Customer Service: Mexican Resort, Doctor’s Office, or Hospital—It’s All the Same

Just back from the nearly-didn’t-happen Cancun vacation (thanks so much for everyone’s well wishes and sympathies re: the passport saga). The resort was lovely and the vacation fabulous. And yet, we won’t return to that property. Why? A couple of customer service snafus that never should have happened.

This is an all-inclusive resort (read: all food, alcohol, tips and activities are included in the price). The resort has five dinner restaurants plus a large buffet and touts its “reservation-free” policy. So imagine my surprise when it announced that if you wanted to ensure seating at one of the restaurants or the “special” buffets for New Year’s Eve, you had to make a reservation, rather than the first-come-first-served policy that had been in place all week.

This wouldn’t have been a problem except that, in order to make a reservation, you had to purchase one bottle of wine for every two people from the “premier” wine list (think $75 and up). Can you say, “bait-and-switch?” Needless to say, hundreds of guests, including my family and me, were furious.

Other snafus? Tip jars in plain sight, employees soliciting tips, and horrendous, yes, bad-enough-to-make-me-walk-out, service in one of the restaurants. It wasn’t a … Continue Reading

customer service healthcare system;

What Losing My Passport Taught Me About the Goodness in People

(Disclaimer: this blog is not about the healthcare system. We will return to our regularly scheduled programming after the holiday).

My family and friends will tell you that I’m not the most, um, patient person in the world. That I can be, well, somewhat “abrupt” with people, particularly bureaucrats and customer service people. It’s something I’m trying to change, though.

I made this resolution a couple of months ago after spending several days with my friend Alisa, who has been learning about and trying to live her life according to Buddhist principles. What principles? Simple things, like: Do no harm. Listen to people. Slow down. Be in the moment. Recognize that other people’s happiness is just as important as your own. And don’t kill bugs, even when you find a large spider in your bathroom.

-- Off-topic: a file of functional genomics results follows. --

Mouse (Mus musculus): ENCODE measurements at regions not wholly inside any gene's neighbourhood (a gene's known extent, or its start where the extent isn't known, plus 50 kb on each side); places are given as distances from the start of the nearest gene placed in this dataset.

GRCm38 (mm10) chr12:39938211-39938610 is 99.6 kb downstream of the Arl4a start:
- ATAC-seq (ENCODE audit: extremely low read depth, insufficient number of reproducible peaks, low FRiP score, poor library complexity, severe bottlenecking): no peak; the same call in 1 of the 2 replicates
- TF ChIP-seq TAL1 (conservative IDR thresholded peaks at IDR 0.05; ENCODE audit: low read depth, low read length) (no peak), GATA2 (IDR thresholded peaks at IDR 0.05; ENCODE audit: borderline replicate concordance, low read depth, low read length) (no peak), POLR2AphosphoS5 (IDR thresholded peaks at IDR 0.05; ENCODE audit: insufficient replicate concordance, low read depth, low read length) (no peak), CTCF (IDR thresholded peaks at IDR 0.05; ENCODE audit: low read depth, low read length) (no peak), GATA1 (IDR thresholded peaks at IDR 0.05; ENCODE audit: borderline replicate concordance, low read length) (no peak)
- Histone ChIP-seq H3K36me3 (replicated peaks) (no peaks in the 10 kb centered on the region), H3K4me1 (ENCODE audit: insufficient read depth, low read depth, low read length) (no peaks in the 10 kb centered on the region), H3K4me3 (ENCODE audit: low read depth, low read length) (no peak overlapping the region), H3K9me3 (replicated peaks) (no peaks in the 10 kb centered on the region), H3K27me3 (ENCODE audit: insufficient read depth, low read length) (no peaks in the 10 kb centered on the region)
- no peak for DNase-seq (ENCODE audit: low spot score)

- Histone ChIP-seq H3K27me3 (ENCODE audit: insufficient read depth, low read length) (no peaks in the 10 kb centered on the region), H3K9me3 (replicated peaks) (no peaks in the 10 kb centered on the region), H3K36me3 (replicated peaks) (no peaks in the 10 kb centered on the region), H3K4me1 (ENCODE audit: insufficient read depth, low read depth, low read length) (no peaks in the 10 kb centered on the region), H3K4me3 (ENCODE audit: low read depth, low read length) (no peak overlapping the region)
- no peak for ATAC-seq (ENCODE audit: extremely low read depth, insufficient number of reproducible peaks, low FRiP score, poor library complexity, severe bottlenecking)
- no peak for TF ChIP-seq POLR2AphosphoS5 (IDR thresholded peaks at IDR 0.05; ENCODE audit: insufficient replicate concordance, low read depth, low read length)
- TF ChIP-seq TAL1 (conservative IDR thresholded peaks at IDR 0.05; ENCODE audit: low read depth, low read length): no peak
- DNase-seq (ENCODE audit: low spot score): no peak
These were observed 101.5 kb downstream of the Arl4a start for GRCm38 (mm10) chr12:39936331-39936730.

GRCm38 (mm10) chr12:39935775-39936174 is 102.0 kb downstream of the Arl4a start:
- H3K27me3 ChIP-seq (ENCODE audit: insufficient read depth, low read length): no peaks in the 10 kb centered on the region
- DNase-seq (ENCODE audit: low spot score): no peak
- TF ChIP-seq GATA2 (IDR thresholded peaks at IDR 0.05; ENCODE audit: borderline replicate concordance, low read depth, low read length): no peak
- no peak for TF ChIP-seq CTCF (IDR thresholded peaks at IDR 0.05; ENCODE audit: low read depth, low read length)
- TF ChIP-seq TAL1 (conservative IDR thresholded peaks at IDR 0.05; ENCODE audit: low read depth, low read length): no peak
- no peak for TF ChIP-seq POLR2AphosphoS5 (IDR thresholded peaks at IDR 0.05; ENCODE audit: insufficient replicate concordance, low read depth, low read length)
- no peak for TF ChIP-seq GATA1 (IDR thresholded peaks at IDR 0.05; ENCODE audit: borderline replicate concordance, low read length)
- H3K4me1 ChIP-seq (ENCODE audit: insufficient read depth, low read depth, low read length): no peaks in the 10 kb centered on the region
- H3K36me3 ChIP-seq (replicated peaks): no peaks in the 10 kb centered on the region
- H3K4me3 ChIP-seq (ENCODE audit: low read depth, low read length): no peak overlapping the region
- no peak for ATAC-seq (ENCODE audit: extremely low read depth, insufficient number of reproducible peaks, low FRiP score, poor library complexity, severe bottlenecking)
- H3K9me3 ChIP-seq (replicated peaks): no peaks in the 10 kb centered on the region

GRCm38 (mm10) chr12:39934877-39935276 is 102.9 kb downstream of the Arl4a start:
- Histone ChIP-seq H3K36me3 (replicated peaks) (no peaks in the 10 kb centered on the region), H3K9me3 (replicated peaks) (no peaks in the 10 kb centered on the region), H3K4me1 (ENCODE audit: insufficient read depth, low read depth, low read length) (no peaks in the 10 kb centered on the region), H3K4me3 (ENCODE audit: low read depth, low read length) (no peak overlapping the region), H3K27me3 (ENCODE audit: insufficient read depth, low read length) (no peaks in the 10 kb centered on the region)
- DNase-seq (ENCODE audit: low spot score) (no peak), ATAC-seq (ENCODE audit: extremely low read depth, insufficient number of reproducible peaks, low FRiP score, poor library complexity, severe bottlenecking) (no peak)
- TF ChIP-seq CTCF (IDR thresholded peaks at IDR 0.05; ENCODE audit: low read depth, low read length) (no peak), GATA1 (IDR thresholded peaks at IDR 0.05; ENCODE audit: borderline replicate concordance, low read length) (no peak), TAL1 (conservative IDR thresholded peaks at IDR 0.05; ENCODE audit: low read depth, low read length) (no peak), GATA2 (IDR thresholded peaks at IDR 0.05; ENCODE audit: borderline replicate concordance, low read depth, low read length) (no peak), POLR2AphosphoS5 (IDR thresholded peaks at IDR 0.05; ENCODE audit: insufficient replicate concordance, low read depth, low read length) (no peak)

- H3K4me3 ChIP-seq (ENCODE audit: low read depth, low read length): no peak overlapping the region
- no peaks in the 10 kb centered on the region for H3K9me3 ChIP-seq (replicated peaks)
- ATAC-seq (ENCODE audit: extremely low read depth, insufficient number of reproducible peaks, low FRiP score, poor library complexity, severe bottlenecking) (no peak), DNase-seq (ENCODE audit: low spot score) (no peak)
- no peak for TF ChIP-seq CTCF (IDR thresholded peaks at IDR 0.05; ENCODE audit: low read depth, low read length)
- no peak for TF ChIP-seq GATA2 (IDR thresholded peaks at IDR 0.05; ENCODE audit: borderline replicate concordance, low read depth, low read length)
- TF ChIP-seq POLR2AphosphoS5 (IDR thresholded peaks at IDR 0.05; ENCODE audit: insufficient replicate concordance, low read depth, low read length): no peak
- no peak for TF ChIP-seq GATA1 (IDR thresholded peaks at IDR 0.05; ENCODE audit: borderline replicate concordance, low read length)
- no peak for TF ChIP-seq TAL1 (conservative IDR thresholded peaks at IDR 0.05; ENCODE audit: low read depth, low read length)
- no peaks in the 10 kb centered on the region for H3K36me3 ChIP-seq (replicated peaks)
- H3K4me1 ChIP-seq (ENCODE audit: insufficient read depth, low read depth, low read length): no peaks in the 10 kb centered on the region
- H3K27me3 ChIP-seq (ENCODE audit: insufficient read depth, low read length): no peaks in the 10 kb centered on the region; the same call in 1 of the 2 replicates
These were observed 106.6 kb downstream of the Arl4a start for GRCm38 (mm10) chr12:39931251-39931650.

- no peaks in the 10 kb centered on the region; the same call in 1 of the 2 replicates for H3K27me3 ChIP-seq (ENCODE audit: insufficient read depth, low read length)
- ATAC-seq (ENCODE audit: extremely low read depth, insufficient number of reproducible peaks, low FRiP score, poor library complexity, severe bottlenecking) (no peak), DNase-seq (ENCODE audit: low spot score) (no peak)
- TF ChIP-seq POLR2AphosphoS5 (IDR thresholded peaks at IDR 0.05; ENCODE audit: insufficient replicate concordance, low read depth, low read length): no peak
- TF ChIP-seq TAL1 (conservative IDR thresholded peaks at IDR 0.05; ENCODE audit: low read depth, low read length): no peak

Many of you know the saga of the lost passport and delayed trip to Cancun, where, for the past two days, my husband, our three sons, one son’s fiancé, and one son’s girlfriend have been soaking up the rays and rum on what was supposed to be the trip to celebrate my 50th birthday.

The good news is that I got a new passport, thanks … Continue Reading

customer service Goodness of people

Preparing for a (Gulp!) Colonoscopy: What It Says About Our Healthcare System

As of November 30, I am now, as my gastroenterologist puts it, 39 + 11 years old. You know what that means! So, a couple of weeks ago I called his office to make an appointment.

I would have preferred to simply make the appointment online or even e-mailed the office, but since the practice didn’t offer this, I fought my phonaphobia and punched in the numbers. Of course, I went through five prompts before getting a live person and was put on hold for a few minutes. About 10 minutes later, I finally had my appointment.

I was told to arrive at 2:30 p.m., which I dutifully did. Then the receptionist gave me a stack of paperwork to complete. And a pen. Among the information I had to provide:

• My husband’s Social Security number, since our insurance comes courtesy of his job. Not sure why this was needed, since the receptionist made a copy of my insurance card, which has all pertinent information on it. Not to mention that in this day and age of identity theft, I don’t like giving out Social Security numbers to anyone. But the last time I refused to provide a Social Security number … Continue Reading

Affordable Care Act customer service doctor offices get better health good health health insurance healthcare costs healthcare reform healthcare system; patient-centered healthcare prevention

Patient-Centered Healthcare–NOT!

Just back from Seattle where I gave a presentation to the Northwest American Medical Writer’s Association chapter on branding and customer service. Talk about relevant! Because boy, do I have a healthcare-related customer service story to tell here.

Remember the tooth saga? About a month ago I requested that all test results from the ER and hospitalization related to that fun time be put into my electronic medical record. Why I had to request them I have no idea; they are, after all, my results, right?